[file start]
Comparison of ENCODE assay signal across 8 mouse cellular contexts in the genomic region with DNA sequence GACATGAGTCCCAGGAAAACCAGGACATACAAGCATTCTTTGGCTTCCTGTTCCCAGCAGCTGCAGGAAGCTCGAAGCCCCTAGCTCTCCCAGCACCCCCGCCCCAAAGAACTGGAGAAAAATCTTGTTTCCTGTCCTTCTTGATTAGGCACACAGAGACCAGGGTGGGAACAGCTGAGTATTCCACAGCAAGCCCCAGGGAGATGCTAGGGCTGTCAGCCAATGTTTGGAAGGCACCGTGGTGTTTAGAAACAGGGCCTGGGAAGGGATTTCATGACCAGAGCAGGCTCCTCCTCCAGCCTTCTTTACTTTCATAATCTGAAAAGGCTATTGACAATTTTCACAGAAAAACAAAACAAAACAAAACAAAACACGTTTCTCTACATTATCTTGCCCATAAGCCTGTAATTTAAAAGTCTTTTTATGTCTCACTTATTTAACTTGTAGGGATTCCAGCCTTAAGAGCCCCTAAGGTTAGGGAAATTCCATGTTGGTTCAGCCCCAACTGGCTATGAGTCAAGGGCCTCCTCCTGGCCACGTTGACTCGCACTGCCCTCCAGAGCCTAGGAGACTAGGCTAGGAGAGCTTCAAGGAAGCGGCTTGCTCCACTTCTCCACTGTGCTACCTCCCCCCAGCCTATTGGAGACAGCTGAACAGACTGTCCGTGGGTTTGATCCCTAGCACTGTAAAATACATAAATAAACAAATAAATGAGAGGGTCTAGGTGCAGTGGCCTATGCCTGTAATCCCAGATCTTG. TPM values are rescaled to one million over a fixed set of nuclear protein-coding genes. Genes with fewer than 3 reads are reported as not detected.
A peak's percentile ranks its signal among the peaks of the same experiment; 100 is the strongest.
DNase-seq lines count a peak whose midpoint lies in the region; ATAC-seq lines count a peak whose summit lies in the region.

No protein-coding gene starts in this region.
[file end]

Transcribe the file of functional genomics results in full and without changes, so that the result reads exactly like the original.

Comparison of ENCODE assay signal across 8 mouse cellular contexts in the genomic region with DNA sequence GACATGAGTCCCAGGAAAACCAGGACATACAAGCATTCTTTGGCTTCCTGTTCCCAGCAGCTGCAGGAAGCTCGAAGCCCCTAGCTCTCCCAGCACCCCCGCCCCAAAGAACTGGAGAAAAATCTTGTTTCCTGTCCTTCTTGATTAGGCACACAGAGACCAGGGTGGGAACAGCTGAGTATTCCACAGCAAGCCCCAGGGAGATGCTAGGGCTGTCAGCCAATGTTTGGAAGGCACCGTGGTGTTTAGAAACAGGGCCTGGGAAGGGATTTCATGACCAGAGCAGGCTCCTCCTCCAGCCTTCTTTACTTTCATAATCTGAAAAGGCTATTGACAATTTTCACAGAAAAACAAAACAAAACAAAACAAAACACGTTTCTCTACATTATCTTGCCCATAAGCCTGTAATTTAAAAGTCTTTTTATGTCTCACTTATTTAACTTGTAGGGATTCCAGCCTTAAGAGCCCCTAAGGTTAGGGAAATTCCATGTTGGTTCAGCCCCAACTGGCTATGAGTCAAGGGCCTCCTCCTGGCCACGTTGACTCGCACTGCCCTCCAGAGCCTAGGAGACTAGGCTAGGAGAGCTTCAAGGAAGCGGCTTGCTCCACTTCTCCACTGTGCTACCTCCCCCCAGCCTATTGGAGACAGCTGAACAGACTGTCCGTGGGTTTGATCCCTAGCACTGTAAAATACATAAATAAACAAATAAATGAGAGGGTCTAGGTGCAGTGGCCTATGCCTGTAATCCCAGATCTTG. TPM values are rescaled to one million over a fixed set of nuclear protein-coding genes. Genes with fewer than 3 reads are reported as not detected.
A peak's percentile ranks its signal among the peaks of the same experiment; 100 is the strongest.
DNase-seq lines count a peak whose midpoint lies in the region; ATAC-seq lines count a peak whose summit lies in the region.

No protein-coding gene starts in this region.